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Synthesis Gas

The conversion of synthesis gas offers the opportunity to take a wide range of organic fuel stock (e.g. natural gas, coal, heavy oil residue, biomass, etc.) and convert it into liquid fuels and/or valuable chemicals.

 

synthesis-gas-image

 

The production of synthesis gas typically proceeds through a gasification/reforming process. The further conversion of synthesis gas can proceed via a number of processes, such as the methanol synthesis and the Fischer-Tropsch synthesis (FTS). In addition synthesis gas can be utilised as well in e.g. hydroformylation (oxosynthesis), as source of hydrogen or in a ‘direct synthesis’ of chemicals such as oxygenates or aromatic compounds.

 

The conversion of synthesis gas into methanol is a well-established process. Methanol can subsequently be converted into fuel and petrochemicals. The low pressure methanol synthesis over copper based catalysts has been proven successful on an industrial scale by ICI (now Johnson & Matthey) and is being considered competitive to the Fischer-Tropsch technology by some industrial players.

 

South Africa is currently world leader in the area of Fischer-Tropsch synthesis and the Centre of Excellence is tasked to ensure that South Africa remains in this leading position. Factors resulting in improved catalyst activity in the Fischer-Tropsch synthesis are reasonably well understood and will not be investigated in the programme. Tuning the selectivity is however due to the nature of the reaction mechanism a major challenge. By definition, the Fischer-Tropsch synthesis is a poorly selective process, in which only partial optimisation can be achieved. The selectivity towards classes of products can be optimised, such as the formation of liquid products (typically defined as C5+-selectivity), olefins and oxygenated compounds (alcohols, aldehydes, ketones and carboxylic acids).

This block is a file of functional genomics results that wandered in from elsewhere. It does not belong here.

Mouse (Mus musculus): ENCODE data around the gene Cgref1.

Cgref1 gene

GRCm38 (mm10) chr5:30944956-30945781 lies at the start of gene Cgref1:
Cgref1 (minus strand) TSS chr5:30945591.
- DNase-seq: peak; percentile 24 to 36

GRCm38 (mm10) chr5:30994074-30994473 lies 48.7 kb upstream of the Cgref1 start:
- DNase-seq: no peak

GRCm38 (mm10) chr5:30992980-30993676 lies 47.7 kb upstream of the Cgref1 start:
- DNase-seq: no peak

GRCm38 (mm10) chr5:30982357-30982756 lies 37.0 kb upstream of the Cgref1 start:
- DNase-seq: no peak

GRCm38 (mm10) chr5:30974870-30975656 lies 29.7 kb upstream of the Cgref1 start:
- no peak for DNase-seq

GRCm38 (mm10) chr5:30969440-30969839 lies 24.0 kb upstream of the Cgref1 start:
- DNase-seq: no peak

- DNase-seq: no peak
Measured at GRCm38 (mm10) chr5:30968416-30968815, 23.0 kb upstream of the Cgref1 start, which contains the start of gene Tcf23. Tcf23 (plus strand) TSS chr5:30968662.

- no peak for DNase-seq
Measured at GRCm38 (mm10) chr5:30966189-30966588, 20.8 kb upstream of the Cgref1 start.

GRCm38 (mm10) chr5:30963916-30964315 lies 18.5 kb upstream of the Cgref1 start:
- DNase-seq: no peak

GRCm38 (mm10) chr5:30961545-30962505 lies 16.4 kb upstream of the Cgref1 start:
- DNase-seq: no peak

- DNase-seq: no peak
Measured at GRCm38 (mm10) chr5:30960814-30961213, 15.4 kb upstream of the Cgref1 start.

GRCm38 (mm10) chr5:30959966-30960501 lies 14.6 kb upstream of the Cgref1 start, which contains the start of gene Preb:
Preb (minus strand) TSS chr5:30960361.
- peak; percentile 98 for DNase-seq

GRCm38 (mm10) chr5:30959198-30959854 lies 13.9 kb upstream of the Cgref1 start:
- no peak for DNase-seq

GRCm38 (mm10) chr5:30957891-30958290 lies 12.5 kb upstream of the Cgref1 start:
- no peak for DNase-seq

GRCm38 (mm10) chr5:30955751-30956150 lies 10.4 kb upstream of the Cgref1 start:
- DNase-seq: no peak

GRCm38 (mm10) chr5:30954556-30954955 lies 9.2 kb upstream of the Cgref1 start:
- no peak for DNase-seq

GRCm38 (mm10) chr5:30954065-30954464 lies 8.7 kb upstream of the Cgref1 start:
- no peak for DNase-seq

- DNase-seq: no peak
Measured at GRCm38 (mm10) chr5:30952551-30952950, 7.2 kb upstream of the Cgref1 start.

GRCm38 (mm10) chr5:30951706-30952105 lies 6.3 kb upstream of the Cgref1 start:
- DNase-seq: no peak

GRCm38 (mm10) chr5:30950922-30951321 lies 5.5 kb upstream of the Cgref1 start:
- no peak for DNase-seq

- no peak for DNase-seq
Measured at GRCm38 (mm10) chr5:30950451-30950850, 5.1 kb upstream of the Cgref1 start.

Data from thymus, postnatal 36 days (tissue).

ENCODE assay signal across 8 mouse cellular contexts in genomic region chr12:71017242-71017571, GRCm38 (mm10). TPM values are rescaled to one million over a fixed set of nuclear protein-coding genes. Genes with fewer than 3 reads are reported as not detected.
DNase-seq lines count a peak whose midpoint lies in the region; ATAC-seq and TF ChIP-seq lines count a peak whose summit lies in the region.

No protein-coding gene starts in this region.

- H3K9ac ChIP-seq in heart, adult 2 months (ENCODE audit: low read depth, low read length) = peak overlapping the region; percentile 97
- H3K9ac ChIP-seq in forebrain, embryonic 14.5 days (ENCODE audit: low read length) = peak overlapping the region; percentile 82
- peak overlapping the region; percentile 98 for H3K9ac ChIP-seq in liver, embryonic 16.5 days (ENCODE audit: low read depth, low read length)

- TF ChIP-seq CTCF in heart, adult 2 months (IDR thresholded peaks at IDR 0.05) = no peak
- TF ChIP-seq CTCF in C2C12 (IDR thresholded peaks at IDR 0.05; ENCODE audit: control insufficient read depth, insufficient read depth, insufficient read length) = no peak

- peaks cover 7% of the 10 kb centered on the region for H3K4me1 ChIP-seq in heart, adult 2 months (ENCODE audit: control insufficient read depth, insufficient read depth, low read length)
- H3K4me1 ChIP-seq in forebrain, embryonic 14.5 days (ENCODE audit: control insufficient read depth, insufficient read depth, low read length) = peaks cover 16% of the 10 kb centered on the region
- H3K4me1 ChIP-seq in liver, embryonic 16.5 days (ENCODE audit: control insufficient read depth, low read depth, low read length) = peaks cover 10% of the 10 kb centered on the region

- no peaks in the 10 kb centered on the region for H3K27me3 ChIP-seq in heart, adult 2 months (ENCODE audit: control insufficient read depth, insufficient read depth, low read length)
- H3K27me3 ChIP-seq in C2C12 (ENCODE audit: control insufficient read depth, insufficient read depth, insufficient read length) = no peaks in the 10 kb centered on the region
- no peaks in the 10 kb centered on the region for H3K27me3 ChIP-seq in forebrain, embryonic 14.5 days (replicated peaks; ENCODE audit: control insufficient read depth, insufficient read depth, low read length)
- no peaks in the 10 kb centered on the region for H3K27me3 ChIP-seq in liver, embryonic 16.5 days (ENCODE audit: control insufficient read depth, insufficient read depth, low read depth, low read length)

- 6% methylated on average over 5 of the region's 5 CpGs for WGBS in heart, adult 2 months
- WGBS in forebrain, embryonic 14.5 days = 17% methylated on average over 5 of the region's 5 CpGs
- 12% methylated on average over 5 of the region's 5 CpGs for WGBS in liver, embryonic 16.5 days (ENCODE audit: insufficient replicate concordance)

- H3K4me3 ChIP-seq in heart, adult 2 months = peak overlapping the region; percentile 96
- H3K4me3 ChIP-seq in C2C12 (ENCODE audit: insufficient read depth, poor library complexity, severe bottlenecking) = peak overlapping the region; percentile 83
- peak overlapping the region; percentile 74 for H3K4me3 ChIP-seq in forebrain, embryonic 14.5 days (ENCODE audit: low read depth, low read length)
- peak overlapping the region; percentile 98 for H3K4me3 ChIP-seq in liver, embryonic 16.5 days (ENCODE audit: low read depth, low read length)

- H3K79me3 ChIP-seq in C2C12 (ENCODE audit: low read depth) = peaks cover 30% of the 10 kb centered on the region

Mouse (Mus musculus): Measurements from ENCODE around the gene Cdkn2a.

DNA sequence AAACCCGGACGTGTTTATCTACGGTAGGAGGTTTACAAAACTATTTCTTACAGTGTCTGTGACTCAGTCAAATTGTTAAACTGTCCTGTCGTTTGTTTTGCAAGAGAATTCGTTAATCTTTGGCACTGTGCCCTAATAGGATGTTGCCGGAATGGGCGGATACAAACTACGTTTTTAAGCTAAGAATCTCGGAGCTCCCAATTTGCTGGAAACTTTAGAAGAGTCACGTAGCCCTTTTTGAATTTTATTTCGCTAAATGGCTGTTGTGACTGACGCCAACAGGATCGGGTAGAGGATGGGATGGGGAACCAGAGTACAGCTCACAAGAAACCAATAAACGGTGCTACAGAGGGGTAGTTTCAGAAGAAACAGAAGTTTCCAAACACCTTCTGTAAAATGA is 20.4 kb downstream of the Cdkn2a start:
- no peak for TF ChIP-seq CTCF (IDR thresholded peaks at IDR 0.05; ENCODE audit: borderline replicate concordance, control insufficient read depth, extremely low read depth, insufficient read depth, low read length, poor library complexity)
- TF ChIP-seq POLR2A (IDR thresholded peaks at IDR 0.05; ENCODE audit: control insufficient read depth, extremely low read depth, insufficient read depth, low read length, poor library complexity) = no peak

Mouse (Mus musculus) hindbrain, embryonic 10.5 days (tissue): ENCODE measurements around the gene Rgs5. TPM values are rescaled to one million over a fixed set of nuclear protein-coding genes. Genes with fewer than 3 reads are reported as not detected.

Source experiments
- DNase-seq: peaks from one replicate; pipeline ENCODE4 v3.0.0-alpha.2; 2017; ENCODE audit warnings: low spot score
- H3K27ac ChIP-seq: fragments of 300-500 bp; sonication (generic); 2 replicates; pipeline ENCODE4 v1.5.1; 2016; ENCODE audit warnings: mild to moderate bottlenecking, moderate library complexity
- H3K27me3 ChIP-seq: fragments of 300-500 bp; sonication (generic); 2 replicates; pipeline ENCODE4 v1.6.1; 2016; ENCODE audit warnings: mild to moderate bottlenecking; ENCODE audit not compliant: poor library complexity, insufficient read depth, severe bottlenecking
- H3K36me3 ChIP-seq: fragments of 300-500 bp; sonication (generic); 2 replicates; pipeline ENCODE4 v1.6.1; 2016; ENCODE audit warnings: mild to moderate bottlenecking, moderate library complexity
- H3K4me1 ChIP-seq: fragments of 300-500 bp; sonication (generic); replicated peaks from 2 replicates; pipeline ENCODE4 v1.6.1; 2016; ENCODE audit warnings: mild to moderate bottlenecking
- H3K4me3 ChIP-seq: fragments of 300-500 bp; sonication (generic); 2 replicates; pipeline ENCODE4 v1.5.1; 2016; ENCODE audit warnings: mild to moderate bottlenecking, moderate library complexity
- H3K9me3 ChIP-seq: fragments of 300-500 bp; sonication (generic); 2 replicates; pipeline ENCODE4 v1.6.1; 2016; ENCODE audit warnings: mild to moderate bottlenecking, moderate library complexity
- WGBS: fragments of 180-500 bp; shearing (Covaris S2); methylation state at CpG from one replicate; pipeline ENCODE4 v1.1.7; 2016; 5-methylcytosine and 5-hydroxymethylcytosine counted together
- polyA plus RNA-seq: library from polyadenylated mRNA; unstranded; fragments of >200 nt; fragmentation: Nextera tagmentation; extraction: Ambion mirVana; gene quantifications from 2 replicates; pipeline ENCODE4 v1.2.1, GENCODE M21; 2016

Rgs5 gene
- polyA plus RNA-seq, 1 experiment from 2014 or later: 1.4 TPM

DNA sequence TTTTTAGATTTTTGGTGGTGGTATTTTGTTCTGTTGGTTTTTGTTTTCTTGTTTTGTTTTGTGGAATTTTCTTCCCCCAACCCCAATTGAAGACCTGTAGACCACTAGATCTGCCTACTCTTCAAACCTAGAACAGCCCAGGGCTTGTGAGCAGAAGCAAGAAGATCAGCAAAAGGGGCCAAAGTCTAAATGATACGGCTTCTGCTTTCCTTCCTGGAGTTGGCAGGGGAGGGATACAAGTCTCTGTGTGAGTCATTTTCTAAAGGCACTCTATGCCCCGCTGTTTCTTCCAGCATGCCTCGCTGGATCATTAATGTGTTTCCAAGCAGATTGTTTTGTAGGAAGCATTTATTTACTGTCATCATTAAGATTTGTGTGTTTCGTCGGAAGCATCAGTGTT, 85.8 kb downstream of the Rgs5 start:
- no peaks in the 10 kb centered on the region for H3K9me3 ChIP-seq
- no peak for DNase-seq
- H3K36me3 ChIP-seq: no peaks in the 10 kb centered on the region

The syngas programme will focus on the identification of selectivity steering mechanisms in the FT based synthesis gas conversion. This includes the modifications of the FT synthesis conditions towards a direct synthesis of chemicals as well as combining the Fischer-Tropsch synthesis with product upgrading processes such as hydrocracking and isomerization.

 

In the newly established project SYN-06, the expertise acquired in synthesis gas conversion processes will be transferred to new processes focusing on the utilization of CO2 using heterogeneously catalyzed reactions.

Current Projects – Synthesis Gas

Code

Project

Institution

SYN-01

Analytical support for UL (SYN-5.3)

WITS

SYN-02

Interactions in Fischer-Tropsch catalysts

UCT, WITS, UJ, UNISA

SYN-03

Model catalyst systems for the study of structure dependencies in synthesis gas conversion reactions

UCT, UWC

SYN-04

Synthesis of valuable chemicals via the Fischer-Tropsch synthesis

UCT

SYN-05

Distillate Selective FT synthesis

UCT, UL

SYN-06

New processes - CO2 utilization

UCT

Researchers – Synthesis Gas

Name

Role

Institution

Project Involvement

M. Claeys

Programme Manager

UCT

SYN; SYN-02; SYN-03; SYN-04; SYN-06

S. Botha

Project Leader

UWC

SYN-3.3

N. Coville

Project Leader

WITS

SYN-1.1; SYN-2.1; SYN-2.4

J. Fletcher

Project Leader

UCT

SYN-5.2

L. Jewell

Project Leader

UNISA

SYN-2.1; SYN-2.5

P. Mokhonoana

Project Leader

UL

SYN-5.3

E. van Steen

Project Leader

UCT

SYN-02

N. Fischer

Project Leader

UCT

SYN-2.6; SYN-3.1; SYN-04; SYN-06

R. Brosius

Research Team Member

UCT

SYN-5.2; SYN-5.3

P. Kooyman

Research Team Member

UCT

SYN-5.2

R. Forbes

Research Team Member

WITS

SYN-2.1

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